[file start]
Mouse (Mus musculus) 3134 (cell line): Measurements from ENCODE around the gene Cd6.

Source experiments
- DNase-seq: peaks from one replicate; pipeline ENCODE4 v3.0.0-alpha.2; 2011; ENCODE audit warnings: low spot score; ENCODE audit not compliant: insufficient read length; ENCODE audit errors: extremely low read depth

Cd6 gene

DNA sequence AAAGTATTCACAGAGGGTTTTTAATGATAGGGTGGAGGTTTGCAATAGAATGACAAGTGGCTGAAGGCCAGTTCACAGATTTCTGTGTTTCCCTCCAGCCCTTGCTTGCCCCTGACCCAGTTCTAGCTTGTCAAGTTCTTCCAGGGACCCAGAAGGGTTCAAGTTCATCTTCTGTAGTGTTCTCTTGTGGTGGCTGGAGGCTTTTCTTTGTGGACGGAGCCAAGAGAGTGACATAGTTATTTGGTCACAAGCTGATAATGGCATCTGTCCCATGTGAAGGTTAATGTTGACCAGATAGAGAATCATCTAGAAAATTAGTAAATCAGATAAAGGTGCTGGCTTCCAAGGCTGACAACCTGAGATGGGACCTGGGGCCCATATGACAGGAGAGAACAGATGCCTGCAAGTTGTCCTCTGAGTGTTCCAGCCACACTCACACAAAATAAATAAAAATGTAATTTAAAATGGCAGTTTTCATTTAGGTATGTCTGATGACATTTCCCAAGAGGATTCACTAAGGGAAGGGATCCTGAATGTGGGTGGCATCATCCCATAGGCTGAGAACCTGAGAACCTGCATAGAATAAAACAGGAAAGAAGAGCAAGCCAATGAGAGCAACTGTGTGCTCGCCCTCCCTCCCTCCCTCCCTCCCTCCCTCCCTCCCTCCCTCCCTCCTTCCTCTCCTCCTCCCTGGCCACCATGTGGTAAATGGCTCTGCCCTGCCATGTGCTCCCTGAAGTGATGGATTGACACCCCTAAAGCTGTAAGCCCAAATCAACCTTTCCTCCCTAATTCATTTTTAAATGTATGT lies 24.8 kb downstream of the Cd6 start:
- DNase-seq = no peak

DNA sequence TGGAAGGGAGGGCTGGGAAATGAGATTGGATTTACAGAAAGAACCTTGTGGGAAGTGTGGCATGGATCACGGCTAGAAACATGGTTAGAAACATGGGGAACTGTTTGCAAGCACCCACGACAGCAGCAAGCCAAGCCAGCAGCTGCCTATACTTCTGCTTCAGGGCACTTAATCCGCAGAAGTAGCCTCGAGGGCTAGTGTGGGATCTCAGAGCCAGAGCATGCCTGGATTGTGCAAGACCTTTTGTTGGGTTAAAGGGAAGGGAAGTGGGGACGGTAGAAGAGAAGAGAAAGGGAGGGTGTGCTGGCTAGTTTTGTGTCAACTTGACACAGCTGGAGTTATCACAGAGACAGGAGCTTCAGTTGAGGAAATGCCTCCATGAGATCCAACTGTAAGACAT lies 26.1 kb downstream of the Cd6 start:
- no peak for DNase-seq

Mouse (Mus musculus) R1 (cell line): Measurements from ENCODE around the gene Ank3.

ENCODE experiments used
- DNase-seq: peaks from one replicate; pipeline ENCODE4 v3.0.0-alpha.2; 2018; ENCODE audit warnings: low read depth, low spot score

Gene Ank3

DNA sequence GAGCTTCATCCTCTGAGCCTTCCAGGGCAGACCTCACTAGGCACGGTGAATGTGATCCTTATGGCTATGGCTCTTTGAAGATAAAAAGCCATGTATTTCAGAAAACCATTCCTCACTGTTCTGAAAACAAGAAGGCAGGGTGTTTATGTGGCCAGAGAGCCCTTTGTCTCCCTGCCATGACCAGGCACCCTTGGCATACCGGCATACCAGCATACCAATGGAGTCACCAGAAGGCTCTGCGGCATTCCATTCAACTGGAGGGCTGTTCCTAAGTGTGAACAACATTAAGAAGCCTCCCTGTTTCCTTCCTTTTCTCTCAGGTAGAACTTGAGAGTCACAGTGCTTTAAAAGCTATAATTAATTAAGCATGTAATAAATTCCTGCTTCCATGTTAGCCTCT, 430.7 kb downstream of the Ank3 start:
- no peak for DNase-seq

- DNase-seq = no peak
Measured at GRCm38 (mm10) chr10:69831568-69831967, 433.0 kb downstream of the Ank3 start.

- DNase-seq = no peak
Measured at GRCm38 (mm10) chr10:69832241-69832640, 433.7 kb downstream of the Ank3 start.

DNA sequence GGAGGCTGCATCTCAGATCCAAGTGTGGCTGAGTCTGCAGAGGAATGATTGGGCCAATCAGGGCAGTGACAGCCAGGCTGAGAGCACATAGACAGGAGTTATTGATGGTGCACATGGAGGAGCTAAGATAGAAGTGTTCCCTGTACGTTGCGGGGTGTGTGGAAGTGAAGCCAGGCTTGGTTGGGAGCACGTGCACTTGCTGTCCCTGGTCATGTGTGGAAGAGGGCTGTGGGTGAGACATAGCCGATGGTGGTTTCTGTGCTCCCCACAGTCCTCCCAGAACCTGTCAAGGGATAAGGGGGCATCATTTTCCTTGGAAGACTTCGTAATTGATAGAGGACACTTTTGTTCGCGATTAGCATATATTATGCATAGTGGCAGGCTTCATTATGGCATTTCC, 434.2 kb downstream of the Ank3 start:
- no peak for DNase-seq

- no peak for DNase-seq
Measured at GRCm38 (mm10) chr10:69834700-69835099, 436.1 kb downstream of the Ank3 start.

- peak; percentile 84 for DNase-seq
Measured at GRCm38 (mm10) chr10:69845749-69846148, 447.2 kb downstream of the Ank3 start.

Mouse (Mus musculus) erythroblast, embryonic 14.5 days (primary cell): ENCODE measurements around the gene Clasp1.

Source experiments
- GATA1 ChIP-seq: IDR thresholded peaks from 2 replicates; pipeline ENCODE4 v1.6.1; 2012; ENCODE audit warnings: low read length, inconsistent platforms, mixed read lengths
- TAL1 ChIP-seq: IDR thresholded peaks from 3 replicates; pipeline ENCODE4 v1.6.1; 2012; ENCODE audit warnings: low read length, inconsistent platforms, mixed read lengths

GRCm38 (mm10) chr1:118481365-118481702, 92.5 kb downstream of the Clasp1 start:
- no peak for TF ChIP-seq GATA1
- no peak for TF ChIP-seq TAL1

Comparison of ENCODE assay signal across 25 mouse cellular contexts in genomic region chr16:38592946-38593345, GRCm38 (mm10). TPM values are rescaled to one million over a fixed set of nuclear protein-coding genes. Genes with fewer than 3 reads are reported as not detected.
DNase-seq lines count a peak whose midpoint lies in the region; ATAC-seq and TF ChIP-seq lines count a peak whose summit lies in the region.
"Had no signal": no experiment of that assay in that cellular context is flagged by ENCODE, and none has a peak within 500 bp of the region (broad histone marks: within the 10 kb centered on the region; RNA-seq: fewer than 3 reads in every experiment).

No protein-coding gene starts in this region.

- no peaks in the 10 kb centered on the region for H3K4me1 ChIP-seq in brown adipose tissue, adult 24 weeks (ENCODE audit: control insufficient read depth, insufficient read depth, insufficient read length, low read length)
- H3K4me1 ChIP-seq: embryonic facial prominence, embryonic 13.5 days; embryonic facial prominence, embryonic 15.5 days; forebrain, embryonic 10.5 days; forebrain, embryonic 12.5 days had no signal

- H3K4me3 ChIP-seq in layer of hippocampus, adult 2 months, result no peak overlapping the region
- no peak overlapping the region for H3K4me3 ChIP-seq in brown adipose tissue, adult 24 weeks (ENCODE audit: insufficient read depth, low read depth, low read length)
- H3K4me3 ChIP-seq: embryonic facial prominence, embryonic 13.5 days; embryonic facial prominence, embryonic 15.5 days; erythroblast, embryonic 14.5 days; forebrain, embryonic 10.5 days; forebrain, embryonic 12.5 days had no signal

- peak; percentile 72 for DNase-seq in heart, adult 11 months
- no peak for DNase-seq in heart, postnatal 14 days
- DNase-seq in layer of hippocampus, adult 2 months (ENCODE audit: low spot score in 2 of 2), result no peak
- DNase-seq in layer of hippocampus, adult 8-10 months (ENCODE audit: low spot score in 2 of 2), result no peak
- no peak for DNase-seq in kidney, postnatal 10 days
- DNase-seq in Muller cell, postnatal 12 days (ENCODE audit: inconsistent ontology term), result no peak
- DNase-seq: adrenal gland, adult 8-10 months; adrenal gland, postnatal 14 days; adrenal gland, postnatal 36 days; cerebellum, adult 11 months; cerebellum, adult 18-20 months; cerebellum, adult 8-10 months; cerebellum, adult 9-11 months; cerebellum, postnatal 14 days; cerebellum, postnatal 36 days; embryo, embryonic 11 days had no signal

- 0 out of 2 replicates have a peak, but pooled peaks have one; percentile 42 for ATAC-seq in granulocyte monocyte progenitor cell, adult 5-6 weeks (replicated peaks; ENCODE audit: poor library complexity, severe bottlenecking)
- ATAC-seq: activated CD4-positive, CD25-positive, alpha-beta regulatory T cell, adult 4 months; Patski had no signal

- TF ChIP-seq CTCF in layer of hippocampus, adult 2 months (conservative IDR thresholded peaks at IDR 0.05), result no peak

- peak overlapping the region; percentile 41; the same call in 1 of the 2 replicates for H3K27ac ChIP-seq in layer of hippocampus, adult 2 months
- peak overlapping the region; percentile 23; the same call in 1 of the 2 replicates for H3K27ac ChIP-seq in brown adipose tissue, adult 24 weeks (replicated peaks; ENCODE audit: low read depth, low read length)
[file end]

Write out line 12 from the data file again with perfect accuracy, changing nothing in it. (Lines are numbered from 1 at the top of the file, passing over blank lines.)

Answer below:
Gene Ank3